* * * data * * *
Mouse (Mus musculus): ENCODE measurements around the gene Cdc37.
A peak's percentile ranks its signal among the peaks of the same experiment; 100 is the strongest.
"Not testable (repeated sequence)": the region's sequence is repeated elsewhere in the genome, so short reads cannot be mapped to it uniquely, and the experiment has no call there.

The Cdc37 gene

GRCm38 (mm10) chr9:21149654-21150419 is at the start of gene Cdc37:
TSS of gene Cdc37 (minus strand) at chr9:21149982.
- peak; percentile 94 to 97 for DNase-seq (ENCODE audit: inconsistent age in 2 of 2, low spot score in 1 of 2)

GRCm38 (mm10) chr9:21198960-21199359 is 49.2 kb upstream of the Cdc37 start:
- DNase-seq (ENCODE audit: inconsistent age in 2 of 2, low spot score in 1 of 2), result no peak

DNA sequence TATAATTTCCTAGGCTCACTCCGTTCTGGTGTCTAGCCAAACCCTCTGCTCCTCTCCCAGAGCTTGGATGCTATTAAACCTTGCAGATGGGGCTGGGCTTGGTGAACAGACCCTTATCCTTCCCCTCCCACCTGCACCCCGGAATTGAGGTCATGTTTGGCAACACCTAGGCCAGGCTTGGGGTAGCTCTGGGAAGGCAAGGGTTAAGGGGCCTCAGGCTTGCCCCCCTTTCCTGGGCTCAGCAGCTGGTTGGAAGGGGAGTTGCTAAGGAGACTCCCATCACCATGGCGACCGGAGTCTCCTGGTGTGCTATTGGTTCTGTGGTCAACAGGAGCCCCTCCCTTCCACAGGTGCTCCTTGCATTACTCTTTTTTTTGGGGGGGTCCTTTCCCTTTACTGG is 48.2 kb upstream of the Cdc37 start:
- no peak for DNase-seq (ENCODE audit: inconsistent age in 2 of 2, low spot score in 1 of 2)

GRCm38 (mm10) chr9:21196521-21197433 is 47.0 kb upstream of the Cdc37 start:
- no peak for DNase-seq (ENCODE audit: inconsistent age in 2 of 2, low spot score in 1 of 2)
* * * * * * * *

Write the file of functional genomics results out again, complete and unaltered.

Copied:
Mouse (Mus musculus): ENCODE measurements around the gene Cdc37.
A peak's percentile ranks its signal among the peaks of the same experiment; 100 is the strongest.
"Not testable (repeated sequence)": the region's sequence is repeated elsewhere in the genome, so short reads cannot be mapped to it uniquely, and the experiment has no call there.

The Cdc37 gene

GRCm38 (mm10) chr9:21149654-21150419 is at the start of gene Cdc37:
TSS of gene Cdc37 (minus strand) at chr9:21149982.
- peak; percentile 94 to 97 for DNase-seq (ENCODE audit: inconsistent age in 2 of 2, low spot score in 1 of 2)

GRCm38 (mm10) chr9:21198960-21199359 is 49.2 kb upstream of the Cdc37 start:
- DNase-seq (ENCODE audit: inconsistent age in 2 of 2, low spot score in 1 of 2), result no peak

DNA sequence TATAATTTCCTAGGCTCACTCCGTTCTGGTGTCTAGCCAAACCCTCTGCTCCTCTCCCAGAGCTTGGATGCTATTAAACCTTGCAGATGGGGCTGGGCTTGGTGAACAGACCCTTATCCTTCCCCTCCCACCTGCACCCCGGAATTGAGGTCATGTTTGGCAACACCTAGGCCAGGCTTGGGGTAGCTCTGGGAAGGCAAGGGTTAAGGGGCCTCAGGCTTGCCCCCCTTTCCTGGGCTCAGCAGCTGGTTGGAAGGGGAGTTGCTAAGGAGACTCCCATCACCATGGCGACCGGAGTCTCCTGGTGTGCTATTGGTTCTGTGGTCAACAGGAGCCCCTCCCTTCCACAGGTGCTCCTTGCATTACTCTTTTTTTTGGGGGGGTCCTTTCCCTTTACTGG is 48.2 kb upstream of the Cdc37 start:
- no peak for DNase-seq (ENCODE audit: inconsistent age in 2 of 2, low spot score in 1 of 2)

GRCm38 (mm10) chr9:21196521-21197433 is 47.0 kb upstream of the Cdc37 start:
- no peak for DNase-seq (ENCODE audit: inconsistent age in 2 of 2, low spot score in 1 of 2)